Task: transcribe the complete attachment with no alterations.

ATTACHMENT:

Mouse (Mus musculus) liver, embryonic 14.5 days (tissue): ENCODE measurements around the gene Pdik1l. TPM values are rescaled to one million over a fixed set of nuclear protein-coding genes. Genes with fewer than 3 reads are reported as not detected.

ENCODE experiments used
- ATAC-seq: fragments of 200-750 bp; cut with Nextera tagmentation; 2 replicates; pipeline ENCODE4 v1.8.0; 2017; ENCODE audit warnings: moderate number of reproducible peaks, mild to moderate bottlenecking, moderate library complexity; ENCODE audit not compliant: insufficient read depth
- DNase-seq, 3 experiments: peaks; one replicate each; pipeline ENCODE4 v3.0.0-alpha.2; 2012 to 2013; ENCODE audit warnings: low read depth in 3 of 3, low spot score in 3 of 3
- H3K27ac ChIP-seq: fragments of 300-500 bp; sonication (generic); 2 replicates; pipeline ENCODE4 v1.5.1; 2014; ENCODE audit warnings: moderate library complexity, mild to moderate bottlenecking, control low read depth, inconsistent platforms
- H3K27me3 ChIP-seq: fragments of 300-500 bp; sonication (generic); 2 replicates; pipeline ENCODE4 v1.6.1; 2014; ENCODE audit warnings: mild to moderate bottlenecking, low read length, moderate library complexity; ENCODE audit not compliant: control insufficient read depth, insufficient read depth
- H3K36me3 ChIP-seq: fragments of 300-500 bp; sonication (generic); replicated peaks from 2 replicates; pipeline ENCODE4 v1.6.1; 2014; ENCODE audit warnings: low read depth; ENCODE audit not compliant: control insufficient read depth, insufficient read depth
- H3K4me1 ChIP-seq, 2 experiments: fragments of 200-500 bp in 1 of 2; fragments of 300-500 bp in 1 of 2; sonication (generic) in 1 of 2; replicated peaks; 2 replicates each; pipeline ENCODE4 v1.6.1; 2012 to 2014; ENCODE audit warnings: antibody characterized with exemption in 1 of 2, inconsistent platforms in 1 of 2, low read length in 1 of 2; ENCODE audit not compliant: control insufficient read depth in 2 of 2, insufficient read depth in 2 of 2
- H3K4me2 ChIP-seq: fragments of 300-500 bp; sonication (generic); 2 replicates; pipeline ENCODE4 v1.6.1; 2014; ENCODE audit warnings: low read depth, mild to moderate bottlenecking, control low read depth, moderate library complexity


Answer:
Mouse (Mus musculus) liver, embryonic 14.5 days (tissue): ENCODE measurements around the gene Pdik1l. TPM values are rescaled to one million over a fixed set of nuclear protein-coding genes. Genes with fewer than 3 reads are reported as not detected.

ENCODE experiments used
- ATAC-seq: fragments of 200-750 bp; cut with Nextera tagmentation; 2 replicates; pipeline ENCODE4 v1.8.0; 2017; ENCODE audit warnings: moderate number of reproducible peaks, mild to moderate bottlenecking, moderate library complexity; ENCODE audit not compliant: insufficient read depth
- DNase-seq, 3 experiments: peaks; one replicate each; pipeline ENCODE4 v3.0.0-alpha.2; 2012 to 2013; ENCODE audit warnings: low read depth in 3 of 3, low spot score in 3 of 3
- H3K27ac ChIP-seq: fragments of 300-500 bp; sonication (generic); 2 replicates; pipeline ENCODE4 v1.5.1; 2014; ENCODE audit warnings: moderate library complexity, mild to moderate bottlenecking, control low read depth, inconsistent platforms
- H3K27me3 ChIP-seq: fragments of 300-500 bp; sonication (generic); 2 replicates; pipeline ENCODE4 v1.6.1; 2014; ENCODE audit warnings: mild to moderate bottlenecking, low read length, moderate library complexity; ENCODE audit not compliant: control insufficient read depth, insufficient read depth
- H3K36me3 ChIP-seq: fragments of 300-500 bp; sonication (generic); replicated peaks from 2 replicates; pipeline ENCODE4 v1.6.1; 2014; ENCODE audit warnings: low read depth; ENCODE audit not compliant: control insufficient read depth, insufficient read depth
- H3K4me1 ChIP-seq, 2 experiments: fragments of 200-500 bp in 1 of 2; fragments of 300-500 bp in 1 of 2; sonication (generic) in 1 of 2; replicated peaks; 2 replicates each; pipeline ENCODE4 v1.6.1; 2012 to 2014; ENCODE audit warnings: antibody characterized with exemption in 1 of 2, inconsistent platforms in 1 of 2, low read length in 1 of 2; ENCODE audit not compliant: control insufficient read depth in 2 of 2, insufficient read depth in 2 of 2
- H3K4me2 ChIP-seq: fragments of 300-500 bp; sonication (generic); 2 replicates; pipeline ENCODE4 v1.6.1; 2014; ENCODE audit warnings: low read depth, mild to moderate bottlenecking, control low read depth, moderate library complexity